Early post-settlement habitat and diet shifts and the nursery function of tidepools during sillago spp. recruitment in Moreton Bay, Australia

Kruck, N. C., Chargulaf, C. A., Saint-Paul, U. and Tibbetts, I. R. (2009) Early post-settlement habitat and diet shifts and the nursery function of tidepools during sillago spp. recruitment in Moreton Bay, Australia. Marine Ecology-Progress Series, 384 207-219. doi:10.3354/meps07992


Author Kruck, N. C.
Chargulaf, C. A.
Saint-Paul, U.
Tibbetts, I. R.
Title Early post-settlement habitat and diet shifts and the nursery function of tidepools during sillago spp. recruitment in Moreton Bay, Australia
Formatted title
Early post-settlement habitat and diet shifts and the nursery function of tidepools during sillago spp. recruitment in Moreton Bay, Australia
Journal name Marine Ecology-Progress Series   Check publisher's open access policy
ISSN 0171-8630
1616-1599
Publication date 2009-05-29
Year available 2009
Sub-type Article (original research)
DOI 10.3354/meps07992
Open Access Status DOI
Volume 384
Start page 207
End page 219
Total pages 13
Editor Otte Kinne
Place of publication Oldendorf, Germany
Publisher Inter-research
Language eng
Abstract Knowledge of settlement and recruitment processes is crucial for the conservation and sustainable management of commercial fish stocks, yet for some species such information is limited. We investigated the length-frequency distribution and feeding activity of 0-group Sillago whiting on mudflats in Moreton Bay, Australia, and evaluated whether permanent intertidal residence is (1) an integral component of recruitment and (2) related to the suitability of temporary microhabitats (tide-pools) as primary nursery refuges. A total of 399 whiting, comprising the 3 commercially and/or recreationally important species S. analis, S. ciliata and S. maculata, were collected from intertidal pools and adjacent subtidal waters during low tide. Newly settled metamorphic larvae dominated whiting assemblages in tidepools (>80%) and fed almost exclusively on meiofaunal copepods and nematodes. It was only once metamorphosis was complete that new settlers joined the main juvenile population-i.e. they commenced tidal migrations, or they took up permanent residence in subtidal seagrass beds (>90% juveniles), and shifted their diet towards macrofaunal decapods and polychaetes. During the critical first weeks after settlement, occupation of intertidal pools seemed likely to increase fitness of whiting. Specifically, the pools may provide shelter from predation, temperature-induced increases in growth and temporally extended access to intertidal meiofauna. The latter, however, appeared to vary depending on whether copepods or nematodes were the preferred prey, and whether occupied pools were isolated or interconnected. Resource and conservation managers should consider largely structureless mud- and sandflats as primary nursery zones for Sillago populations throughout their range in the Indo-Pacific.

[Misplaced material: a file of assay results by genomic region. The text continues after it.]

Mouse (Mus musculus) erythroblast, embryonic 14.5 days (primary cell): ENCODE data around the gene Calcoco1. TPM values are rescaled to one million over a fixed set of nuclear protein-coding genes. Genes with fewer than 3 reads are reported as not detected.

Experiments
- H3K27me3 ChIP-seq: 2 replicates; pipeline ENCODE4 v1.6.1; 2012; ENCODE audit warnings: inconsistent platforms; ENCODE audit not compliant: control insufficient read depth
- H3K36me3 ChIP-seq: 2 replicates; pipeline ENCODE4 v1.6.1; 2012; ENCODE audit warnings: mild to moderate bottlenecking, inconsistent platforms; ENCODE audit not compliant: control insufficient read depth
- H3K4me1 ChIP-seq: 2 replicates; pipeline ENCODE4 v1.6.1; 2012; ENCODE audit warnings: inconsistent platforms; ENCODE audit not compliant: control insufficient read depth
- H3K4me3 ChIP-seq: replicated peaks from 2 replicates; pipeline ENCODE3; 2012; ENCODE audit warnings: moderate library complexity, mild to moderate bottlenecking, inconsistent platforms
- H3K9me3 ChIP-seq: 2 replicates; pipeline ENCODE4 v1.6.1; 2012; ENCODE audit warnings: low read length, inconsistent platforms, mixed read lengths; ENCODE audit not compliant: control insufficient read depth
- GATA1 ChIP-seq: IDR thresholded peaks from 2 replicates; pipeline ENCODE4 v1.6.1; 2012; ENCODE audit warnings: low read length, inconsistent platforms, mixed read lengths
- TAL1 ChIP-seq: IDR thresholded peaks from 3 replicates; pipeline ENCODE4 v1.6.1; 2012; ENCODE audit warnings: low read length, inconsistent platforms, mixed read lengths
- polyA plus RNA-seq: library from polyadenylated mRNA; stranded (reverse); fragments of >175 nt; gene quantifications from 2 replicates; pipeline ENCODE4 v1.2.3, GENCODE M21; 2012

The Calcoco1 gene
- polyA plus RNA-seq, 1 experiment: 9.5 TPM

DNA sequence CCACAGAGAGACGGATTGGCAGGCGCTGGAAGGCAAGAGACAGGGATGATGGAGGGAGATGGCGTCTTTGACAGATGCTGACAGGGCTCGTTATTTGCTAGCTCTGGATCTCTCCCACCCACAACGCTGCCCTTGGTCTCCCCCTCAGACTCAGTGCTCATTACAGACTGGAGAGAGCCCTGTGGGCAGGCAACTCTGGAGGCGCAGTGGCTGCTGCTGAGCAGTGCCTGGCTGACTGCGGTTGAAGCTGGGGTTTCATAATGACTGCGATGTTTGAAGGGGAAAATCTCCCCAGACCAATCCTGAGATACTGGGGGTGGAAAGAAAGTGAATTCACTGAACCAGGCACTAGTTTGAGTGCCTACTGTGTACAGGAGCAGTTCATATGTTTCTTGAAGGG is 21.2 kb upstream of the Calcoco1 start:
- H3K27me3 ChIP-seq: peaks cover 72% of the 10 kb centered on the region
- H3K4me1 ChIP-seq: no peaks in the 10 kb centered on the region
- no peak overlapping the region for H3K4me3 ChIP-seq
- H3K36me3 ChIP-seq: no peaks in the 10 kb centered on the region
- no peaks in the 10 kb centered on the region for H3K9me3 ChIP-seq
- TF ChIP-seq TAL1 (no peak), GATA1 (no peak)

Formatted abstract
Knowledge of settlement and recruitment processes is crucial for the conservation and sustainable management of commercial fish stocks, yet for some species such information is limited. We investigated the length-frequency distribution and feeding activity of 0-group Sillago whiting on mudflats in Moreton Bay, Australia, and evaluated whether permanent intertidal residence is (1) an integral component of recruitment and (2) related to the suitability of temporary microhabitats (tide-pools) as primary nursery refuges. A total of 399 whiting, comprising the 3 commercially and/or recreationally important species S. analis, S. ciliata and S. maculata, were collected from intertidal pools and adjacent subtidal waters during low tide. Newly settled metamorphic larvae dominated whiting assemblages in tidepools (>80%) and fed almost exclusively on meiofaunal copepods and nematodes. It was only once metamorphosis was complete that new settlers joined the main juvenile population-i.e. they commenced tidal migrations, or they took up permanent residence in subtidal seagrass beds (>90% juveniles), and shifted their diet towards macrofaunal decapods and polychaetes. During the critical first weeks after settlement, occupation of intertidal pools seemed likely to increase fitness of whiting. Specifically, the pools may provide shelter from predation, temperature-induced increases in growth and temporally extended access to intertidal meiofauna. The latter, however, appeared to vary depending on whether copepods or nematodes were the preferred prey, and whether occupied pools were isolated or interconnected. Resource and conservation managers should consider largely structureless mud- and sandflats as primary nursery zones for Sillago populations throughout their range in the Indo-Pacific.
Keyword Whiting
coral reef fish
PLEURONECTES-PLATESSA POPULATION
EFFECTIVE JUVENILE HABITATS
Q-Index Code C1
Q-Index Status Confirmed Code
Institutional Status UQ

Document type: Journal Article
Sub-type: Article (original research)
Collections: 2010 Higher Education Research Data Collection
Ecology Centre Publications
Centre for Marine Studies Publications
 
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Citation counts: TR Web of Science Citation Count  Cited 9 times in Thomson Reuters Web of Science Article | Citations
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Created: Thu, 03 Sep 2009, 17:55:31 EST by Mr Andrew Martlew on behalf of Centre for Marine Studies